Long-tailed Paradise-Whydah ( Vidua paradisaea, family: Viduidae)

Birds & Birding in the Kruger National Park South Africa. In Roberts 6 this bird was called Paradise Whydah

longtailed paradise whydah kruger national park birds The Long-tailed Paradise-Whydah (Latin name Vidua paradisaea) is described in Roberts Birds of Southern Africa, 7th Edition. This bird has a unique Roberts number of 862 and you will find a full description of this bird on page 1073 also a picture of the Long-tailed Paradise-Whydah on page 1072. The Long-tailed Paradise-Whydah belongs to the family of birds classified as Viduidae. According to the Percy FitzPatrick Institute of African Ornithology the Long-tailed Paradise-Whydah is also known by these other names: Eastern Paradise Whydah, Long-tailed Paradise Widow, Acacia Paradise Whydah.

In the previous edition of Roberts (ie 6th edition) the Long-tailed Paradise-Whydah was called the Paradise Whydah

The map of the Kruger you see on this page shows the areas (coloured orange) where this bird has been identified. The basic information was provided by the Avian Demographic Unit based at UCT and I created the maps from that information ... the green dots show the locations of the various Kruger National Park Rest Camps

The Long-tailed Paradise-Whydah is neither Endemic or near Endemic to the Kruger National Park. It is however a common resident

In terms of distribution of the Long-tailed Paradise-Whydah in the Kruger National Park you may not see it in all areas. Long-tailed Paradise-Whydah : see above distribution map.

The Long-tailed Paradise-Whydah.

Longtailed Paradise Whydah Kruger ParkIdentification assistance for this avian species ...

One of the first indicators to take note of when trying to identify a bird is it relative size. For example how big is the bird compared to a well known familiar bird. The Long-tailed Paradise-Whydah is a small bird about the size of a house sparrow. Do not take this relative indicator as anything other than a rough easy to remember indicator. It is not a accurate visualization. The height of the Long-tailed Paradise-Whydah is about 15 cms and its weight is about 38 gms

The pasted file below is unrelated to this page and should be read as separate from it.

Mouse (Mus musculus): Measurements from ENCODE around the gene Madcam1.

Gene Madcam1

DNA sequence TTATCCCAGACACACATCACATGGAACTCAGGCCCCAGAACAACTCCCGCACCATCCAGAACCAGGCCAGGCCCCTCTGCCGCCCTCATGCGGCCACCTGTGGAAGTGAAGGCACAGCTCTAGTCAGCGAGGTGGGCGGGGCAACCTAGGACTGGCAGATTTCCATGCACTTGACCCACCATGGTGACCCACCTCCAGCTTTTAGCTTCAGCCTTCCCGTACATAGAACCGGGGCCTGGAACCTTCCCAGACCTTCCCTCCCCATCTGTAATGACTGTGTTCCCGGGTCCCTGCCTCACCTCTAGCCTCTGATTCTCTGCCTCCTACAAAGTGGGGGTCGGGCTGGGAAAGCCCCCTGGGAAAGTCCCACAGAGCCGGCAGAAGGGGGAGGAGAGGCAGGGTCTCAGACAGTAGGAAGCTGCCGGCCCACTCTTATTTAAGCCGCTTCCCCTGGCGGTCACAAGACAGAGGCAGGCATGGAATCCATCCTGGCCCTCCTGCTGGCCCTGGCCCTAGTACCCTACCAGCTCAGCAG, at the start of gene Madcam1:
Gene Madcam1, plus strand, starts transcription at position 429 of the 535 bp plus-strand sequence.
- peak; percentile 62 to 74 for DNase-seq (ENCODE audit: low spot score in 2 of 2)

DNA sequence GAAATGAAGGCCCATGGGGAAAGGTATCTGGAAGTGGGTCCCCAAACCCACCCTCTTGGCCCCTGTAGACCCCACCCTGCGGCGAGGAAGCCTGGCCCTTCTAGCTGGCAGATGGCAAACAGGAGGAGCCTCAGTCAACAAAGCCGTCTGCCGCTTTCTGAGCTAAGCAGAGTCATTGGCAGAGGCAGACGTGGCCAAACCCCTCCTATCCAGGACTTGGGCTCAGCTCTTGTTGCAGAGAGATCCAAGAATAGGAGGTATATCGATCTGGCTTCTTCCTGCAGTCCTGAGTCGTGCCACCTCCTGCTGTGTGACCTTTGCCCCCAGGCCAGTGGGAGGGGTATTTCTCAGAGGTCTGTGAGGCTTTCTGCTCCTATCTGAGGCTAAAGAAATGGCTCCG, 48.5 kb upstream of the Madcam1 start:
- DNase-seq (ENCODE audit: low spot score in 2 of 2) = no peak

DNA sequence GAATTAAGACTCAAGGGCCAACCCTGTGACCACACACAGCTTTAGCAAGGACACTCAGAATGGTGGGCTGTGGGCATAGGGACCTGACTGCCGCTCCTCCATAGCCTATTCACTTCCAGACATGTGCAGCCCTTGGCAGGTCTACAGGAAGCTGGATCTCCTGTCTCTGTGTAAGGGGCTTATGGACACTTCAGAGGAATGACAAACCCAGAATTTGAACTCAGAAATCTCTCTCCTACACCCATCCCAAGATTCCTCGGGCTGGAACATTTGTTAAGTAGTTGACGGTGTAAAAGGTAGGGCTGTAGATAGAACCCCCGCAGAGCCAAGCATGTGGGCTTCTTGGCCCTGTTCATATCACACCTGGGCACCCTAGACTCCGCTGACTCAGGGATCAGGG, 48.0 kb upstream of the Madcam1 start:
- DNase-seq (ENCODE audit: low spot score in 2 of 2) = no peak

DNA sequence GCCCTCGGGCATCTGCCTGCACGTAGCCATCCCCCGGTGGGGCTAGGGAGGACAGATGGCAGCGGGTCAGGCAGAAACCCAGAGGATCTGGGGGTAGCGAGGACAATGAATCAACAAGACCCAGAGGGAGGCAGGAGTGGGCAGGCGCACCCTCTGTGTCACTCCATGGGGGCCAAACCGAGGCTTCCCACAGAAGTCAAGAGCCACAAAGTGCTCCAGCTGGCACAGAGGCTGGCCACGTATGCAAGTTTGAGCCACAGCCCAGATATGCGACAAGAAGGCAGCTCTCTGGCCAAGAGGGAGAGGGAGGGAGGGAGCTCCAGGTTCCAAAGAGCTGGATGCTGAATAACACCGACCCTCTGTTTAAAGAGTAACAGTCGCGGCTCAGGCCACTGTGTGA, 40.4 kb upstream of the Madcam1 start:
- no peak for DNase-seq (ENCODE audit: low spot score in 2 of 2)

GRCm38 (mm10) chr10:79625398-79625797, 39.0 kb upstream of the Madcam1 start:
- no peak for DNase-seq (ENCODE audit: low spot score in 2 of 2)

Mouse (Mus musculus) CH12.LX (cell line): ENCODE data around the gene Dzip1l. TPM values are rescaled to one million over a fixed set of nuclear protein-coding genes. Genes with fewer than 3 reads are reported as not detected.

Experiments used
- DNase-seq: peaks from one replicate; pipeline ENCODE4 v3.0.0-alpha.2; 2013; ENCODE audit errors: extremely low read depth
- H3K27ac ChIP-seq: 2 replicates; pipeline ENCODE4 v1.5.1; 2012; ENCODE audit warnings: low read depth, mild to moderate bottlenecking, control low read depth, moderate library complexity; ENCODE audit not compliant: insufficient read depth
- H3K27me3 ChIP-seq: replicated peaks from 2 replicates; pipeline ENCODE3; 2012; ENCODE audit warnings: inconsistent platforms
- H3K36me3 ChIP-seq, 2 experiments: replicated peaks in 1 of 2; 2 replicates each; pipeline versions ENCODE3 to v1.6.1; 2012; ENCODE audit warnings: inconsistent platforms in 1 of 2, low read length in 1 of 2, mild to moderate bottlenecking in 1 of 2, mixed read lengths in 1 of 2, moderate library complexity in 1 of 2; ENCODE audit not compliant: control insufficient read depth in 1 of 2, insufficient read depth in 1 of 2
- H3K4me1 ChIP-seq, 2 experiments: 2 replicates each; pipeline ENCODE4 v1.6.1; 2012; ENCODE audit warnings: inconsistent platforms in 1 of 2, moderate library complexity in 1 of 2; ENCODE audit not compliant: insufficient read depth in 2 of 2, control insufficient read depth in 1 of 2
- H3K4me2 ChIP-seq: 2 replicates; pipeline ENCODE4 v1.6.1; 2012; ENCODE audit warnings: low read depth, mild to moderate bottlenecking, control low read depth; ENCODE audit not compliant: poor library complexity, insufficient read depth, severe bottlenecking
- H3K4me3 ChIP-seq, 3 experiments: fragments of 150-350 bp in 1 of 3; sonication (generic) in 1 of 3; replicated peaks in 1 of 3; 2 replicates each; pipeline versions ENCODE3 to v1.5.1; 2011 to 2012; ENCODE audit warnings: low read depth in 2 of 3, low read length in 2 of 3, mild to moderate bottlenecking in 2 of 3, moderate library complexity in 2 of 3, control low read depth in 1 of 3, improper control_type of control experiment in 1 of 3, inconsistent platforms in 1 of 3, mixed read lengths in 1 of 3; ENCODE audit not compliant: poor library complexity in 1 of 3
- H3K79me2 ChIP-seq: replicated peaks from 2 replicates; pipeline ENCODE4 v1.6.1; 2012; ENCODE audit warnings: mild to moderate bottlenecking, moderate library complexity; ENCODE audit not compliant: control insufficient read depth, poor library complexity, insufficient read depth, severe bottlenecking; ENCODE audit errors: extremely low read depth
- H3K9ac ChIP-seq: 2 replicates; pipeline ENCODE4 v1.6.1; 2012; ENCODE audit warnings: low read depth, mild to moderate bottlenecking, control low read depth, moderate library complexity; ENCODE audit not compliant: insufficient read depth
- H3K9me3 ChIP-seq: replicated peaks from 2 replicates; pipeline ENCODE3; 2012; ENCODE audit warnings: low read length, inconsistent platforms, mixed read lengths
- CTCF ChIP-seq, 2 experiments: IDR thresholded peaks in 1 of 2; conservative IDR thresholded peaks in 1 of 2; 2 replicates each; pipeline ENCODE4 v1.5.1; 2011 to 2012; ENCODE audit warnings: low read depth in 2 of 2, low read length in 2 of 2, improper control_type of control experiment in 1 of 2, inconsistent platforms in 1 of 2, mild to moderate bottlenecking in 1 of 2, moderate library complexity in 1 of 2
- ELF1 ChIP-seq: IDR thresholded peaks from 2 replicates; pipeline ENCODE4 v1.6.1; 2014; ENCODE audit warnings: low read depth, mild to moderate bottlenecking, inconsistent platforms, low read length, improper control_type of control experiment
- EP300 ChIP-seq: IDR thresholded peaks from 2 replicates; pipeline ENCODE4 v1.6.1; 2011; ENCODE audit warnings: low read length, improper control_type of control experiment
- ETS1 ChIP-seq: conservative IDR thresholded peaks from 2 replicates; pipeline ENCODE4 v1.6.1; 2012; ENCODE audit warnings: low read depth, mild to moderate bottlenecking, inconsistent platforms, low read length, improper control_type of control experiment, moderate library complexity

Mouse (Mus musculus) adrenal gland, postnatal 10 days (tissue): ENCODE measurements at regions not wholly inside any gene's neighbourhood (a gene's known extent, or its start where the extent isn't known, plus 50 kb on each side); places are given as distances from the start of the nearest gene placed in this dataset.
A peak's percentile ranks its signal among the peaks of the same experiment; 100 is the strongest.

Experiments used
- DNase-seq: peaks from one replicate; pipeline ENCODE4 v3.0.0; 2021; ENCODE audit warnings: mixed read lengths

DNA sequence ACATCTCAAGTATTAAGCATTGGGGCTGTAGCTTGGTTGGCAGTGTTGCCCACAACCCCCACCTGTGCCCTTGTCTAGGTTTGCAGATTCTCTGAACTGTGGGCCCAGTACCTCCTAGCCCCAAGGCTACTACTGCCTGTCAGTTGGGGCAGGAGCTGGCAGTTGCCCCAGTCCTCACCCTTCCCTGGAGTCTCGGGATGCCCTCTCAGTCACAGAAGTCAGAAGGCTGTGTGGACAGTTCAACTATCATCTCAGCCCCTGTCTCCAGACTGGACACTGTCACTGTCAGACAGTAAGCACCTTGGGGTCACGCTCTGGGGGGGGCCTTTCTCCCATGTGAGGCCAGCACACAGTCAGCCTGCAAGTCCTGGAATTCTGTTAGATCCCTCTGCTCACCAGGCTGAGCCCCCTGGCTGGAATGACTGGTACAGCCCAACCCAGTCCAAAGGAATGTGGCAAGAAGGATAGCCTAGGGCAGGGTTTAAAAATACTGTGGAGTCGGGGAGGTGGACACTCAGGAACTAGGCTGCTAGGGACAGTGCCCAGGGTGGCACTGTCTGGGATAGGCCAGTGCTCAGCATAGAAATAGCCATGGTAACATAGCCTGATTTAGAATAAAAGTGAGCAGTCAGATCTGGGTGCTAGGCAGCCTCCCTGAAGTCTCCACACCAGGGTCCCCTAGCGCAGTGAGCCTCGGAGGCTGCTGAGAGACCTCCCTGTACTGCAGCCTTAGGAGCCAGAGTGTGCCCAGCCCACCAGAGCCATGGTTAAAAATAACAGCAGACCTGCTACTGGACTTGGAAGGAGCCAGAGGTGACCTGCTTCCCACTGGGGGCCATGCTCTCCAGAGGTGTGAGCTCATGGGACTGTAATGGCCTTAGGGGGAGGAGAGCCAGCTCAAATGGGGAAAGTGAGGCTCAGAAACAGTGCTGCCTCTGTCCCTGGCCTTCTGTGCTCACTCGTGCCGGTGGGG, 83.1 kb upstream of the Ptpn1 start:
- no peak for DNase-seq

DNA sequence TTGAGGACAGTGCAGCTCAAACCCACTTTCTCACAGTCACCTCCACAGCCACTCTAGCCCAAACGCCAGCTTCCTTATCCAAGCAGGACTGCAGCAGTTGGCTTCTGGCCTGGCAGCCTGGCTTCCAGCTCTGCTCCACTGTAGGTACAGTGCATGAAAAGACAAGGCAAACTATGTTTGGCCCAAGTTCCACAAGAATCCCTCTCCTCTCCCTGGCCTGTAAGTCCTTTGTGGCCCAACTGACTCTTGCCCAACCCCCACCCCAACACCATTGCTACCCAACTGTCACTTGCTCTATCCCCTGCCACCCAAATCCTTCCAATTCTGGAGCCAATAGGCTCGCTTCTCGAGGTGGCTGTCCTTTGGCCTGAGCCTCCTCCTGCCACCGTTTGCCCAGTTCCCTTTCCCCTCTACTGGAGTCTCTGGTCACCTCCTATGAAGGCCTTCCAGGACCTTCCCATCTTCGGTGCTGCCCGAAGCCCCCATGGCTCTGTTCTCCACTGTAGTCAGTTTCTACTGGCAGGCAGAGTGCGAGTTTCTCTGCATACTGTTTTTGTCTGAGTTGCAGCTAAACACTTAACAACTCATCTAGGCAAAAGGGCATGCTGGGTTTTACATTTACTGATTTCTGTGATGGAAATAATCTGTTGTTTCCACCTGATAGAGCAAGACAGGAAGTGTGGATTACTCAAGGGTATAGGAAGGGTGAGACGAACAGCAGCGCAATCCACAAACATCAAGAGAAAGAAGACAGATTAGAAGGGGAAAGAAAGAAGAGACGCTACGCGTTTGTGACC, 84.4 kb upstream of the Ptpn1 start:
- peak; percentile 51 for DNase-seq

You will find that the male Long-tailed Paradise-Whydah plumage and colours are different to that of the female Long-tailed Paradise-Whydah

  • Head is black.
  • Eye is brown.
  • Bill is grey.
  • Throat is red.
  • Back is black.
  • Legs are brown.

This bird has normally proportioned leg length.

Main diet items for this bird ...

The Long-tailed Paradise-Whydah feeds on the ground, and on the wing mainly

Invertebrates

Seeds

Breeding and nesting habits for this bird ...

The Long-tailed Paradise-Whydah takes on more than a single mate (it is bigamous).

The nesting habit of Long-tailed Paradise-Whydah is to use the nest of another bird. The surrogate family then raise the chicks. The bird lays eggs which are white in colour and number between 3

Habitat and flocking behaviour for this bird ...

The preferred habitats for Long-tailed Paradise-Whydah are: woodlands and grasslands . The Long-tailed Paradise-Whydah is also at home in wetland and bushveld areas.. Comments about the Long-tailed Paradise-Whydah :has a long tail.

You will normally see the Long-tailed Paradise-Whydah in flocks.

Names of this avian species in other languages ...

Xhosa ... Unknown

Zulu ... uJojokhaya

Afrikaans ...Gewone Paradysvink

German ... Spitzschwanz-Paradieswitwe

Portuguese ... Viva-do-paraso-oriental

French ... Veuve de paradis

Dutch ... Smalstaart-Paradijswida

First bird in list | Previous bird viewed | Next KNP bird | Last bird in list

For in-depth birding information please refer to these authoritative avian references ...

Robert's 7th edition number ... 862

The main reference source for this data was "Roberts - Birds of Southern Africa, 7th Edition" . Other references were "Newmans Birds of the Kruger Park" by Keith Newman published circa 1980 . Names in foreign languages were obtained from the Percy Fitzpatrick Institute of African Ornithology, University of Cape Town website , www.fitzpatrick.uct.ac.za